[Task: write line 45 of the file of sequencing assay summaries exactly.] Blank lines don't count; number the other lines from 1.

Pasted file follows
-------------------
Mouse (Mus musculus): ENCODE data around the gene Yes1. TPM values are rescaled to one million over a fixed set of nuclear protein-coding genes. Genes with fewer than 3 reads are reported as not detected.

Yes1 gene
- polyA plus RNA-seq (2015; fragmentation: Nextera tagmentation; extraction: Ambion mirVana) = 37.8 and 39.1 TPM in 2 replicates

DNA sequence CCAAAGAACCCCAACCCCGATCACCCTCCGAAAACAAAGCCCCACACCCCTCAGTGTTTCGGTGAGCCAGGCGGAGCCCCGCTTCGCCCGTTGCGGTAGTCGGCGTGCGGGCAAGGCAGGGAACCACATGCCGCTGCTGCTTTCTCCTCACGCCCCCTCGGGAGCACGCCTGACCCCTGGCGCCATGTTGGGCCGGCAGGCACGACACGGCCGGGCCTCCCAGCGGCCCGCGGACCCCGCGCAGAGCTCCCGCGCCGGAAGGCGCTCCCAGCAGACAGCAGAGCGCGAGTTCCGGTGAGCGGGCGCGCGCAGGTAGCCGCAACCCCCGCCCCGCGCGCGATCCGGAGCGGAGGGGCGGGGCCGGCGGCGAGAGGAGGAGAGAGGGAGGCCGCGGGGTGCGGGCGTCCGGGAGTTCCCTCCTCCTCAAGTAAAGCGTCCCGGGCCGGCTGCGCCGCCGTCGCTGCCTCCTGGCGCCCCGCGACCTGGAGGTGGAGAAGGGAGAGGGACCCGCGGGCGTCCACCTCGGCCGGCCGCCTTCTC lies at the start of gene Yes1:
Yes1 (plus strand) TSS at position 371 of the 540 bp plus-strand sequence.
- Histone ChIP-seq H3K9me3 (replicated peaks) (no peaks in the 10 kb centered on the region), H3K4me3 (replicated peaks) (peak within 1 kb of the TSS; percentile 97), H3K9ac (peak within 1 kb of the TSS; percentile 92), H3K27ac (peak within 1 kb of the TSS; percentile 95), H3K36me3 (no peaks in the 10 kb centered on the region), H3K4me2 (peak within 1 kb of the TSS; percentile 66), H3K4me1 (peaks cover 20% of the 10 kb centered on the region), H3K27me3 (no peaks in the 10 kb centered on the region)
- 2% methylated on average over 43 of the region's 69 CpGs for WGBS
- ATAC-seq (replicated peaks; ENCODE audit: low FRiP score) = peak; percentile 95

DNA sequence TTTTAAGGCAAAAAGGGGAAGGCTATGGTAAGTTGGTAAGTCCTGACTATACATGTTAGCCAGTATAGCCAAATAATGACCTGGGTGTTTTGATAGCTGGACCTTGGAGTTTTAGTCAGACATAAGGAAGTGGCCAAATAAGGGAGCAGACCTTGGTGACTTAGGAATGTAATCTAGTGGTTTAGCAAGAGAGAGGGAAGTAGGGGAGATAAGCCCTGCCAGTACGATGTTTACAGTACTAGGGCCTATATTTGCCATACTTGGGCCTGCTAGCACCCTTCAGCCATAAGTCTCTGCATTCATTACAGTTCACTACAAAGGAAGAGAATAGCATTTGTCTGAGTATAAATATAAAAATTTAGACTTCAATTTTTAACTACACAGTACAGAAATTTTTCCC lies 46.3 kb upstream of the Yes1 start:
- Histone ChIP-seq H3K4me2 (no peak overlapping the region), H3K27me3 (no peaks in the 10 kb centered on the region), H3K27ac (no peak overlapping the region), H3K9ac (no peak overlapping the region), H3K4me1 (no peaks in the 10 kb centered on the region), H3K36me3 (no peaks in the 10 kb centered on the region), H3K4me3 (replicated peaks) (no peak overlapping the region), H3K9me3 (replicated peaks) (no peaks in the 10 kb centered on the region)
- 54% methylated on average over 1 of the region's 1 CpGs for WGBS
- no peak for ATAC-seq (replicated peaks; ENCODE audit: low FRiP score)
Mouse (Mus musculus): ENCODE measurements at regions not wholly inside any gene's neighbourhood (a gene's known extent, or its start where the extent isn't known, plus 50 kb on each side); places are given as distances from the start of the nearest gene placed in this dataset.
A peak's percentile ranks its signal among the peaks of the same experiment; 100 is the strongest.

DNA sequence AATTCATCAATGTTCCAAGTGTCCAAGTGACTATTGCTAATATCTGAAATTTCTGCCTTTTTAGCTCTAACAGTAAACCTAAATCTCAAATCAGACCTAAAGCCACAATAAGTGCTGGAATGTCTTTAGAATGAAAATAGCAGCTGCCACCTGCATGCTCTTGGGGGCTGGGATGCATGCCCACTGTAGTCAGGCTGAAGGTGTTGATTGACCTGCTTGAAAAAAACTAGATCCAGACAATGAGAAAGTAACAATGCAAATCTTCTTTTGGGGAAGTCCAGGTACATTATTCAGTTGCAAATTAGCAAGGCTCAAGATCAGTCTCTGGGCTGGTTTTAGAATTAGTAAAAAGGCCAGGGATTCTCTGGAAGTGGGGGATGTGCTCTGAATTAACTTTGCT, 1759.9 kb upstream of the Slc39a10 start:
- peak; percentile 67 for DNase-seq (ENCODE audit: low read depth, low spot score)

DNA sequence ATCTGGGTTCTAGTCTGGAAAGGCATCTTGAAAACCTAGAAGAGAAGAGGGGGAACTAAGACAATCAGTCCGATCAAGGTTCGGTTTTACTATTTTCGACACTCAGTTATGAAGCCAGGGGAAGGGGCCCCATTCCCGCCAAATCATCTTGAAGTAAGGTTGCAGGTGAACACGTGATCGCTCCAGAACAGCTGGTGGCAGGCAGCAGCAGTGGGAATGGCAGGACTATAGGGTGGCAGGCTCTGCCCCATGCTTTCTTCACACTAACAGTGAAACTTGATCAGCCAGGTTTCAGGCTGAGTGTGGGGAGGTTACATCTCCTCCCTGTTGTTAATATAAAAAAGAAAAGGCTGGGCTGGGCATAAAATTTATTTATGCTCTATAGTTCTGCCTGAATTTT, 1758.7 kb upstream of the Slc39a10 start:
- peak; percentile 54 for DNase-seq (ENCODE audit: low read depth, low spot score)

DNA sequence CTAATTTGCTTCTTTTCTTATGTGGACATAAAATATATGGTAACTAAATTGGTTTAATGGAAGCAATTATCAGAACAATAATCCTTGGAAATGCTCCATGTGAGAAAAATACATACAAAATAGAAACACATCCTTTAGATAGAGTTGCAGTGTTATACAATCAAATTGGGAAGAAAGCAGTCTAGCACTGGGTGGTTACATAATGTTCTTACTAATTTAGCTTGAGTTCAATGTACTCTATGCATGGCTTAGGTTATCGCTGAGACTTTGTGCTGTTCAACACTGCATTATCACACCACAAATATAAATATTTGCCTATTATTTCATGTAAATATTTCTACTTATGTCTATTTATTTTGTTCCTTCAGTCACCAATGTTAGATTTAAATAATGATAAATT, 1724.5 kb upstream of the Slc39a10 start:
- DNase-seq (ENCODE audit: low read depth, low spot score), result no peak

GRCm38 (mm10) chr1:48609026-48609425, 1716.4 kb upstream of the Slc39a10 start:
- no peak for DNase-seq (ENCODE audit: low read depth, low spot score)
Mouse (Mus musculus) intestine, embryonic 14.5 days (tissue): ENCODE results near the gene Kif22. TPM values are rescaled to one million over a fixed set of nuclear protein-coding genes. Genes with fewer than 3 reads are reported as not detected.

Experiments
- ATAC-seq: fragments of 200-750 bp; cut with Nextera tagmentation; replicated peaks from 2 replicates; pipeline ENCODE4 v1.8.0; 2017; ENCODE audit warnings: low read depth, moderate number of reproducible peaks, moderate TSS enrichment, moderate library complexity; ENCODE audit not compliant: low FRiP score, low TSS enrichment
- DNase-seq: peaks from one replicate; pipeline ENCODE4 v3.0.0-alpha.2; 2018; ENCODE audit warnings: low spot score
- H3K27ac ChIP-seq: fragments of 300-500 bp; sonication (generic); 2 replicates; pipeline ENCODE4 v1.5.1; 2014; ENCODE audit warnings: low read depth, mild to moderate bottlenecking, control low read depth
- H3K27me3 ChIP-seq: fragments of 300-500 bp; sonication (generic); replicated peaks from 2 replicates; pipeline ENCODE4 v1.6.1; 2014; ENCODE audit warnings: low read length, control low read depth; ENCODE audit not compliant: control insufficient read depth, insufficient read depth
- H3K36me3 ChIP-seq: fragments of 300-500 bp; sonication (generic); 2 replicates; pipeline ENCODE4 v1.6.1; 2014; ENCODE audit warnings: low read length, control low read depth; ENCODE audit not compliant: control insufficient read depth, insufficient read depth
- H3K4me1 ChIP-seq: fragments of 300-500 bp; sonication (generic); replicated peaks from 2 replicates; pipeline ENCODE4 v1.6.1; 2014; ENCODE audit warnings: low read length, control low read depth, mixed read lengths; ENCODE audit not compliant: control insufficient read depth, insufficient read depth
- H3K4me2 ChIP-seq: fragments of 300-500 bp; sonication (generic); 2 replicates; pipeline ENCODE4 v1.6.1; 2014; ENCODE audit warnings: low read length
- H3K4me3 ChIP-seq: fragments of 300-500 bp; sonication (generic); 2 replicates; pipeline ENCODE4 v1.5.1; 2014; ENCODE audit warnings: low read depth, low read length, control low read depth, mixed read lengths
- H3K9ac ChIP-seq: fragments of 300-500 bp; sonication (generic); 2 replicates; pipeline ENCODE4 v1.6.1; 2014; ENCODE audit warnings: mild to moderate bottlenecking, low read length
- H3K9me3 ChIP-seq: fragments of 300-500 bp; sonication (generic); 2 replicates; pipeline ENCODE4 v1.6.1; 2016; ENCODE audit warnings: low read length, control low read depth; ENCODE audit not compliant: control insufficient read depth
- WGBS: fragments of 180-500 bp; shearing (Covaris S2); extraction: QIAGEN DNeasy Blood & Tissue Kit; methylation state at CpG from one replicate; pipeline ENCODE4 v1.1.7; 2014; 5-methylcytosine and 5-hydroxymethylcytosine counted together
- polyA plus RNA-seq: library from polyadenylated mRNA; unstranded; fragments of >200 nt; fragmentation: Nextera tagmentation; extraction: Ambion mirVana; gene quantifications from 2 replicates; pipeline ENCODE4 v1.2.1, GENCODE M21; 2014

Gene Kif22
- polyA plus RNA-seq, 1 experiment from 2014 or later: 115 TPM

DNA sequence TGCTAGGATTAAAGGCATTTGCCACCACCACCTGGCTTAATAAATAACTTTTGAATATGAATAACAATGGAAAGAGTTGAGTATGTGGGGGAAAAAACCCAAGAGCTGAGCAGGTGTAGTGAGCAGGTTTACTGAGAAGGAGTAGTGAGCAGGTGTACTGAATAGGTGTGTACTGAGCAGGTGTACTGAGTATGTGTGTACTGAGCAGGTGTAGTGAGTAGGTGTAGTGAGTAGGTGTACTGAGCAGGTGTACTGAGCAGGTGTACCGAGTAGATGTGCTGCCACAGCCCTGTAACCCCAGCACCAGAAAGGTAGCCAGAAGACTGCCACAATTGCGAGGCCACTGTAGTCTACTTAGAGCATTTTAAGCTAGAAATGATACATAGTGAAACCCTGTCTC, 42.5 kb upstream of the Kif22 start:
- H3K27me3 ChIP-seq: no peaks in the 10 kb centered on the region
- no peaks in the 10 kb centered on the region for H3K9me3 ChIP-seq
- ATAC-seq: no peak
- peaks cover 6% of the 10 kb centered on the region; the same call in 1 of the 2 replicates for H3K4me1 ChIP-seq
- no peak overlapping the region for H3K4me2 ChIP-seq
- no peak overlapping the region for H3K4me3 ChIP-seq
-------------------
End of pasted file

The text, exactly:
- no peak overlapping the region for H3K4me3 ChIP-seq